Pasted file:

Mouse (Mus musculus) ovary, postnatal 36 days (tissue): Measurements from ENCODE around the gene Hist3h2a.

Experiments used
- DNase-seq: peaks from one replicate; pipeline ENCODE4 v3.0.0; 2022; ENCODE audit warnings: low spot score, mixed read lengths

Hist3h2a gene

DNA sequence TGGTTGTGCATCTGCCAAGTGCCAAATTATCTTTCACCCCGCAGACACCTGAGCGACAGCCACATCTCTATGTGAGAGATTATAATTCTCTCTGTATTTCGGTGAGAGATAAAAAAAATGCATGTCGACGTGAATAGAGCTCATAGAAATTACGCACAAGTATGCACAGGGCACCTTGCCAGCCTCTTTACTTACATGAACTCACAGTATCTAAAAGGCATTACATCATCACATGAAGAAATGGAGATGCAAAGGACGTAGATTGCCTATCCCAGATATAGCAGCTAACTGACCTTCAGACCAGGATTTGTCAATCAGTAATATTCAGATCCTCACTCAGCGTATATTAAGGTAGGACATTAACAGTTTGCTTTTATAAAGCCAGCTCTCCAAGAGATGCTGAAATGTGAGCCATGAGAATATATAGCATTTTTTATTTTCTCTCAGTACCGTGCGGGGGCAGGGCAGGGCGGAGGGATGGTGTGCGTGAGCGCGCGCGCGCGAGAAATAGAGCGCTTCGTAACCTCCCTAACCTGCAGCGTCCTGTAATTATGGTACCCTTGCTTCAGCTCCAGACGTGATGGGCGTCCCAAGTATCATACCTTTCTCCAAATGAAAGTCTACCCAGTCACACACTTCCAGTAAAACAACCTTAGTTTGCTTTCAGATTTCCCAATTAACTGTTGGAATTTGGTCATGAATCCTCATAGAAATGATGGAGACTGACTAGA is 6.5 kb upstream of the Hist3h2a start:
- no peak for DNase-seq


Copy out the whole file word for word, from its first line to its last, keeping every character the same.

Mouse (Mus musculus) ovary, postnatal 36 days (tissue): Measurements from ENCODE around the gene Hist3h2a.

Experiments used
- DNase-seq: peaks from one replicate; pipeline ENCODE4 v3.0.0; 2022; ENCODE audit warnings: low spot score, mixed read lengths

Hist3h2a gene

DNA sequence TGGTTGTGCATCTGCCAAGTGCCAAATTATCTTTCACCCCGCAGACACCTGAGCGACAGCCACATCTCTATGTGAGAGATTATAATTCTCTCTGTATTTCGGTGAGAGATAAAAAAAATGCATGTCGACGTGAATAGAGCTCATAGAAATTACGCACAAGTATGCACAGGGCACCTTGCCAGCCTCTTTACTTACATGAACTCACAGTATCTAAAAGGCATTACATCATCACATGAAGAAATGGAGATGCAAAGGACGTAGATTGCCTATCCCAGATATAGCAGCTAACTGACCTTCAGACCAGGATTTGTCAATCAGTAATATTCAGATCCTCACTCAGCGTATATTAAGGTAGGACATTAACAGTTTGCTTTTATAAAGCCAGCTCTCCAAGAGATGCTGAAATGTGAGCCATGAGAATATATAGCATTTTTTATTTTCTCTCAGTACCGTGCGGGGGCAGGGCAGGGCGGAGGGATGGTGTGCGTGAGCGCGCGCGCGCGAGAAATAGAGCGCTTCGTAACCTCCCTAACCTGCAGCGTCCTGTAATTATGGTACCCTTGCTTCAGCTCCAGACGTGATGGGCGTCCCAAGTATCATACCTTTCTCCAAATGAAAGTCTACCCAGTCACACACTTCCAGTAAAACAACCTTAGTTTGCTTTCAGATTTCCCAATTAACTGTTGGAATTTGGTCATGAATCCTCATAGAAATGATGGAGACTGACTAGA is 6.5 kb upstream of the Hist3h2a start:
- no peak for DNase-seq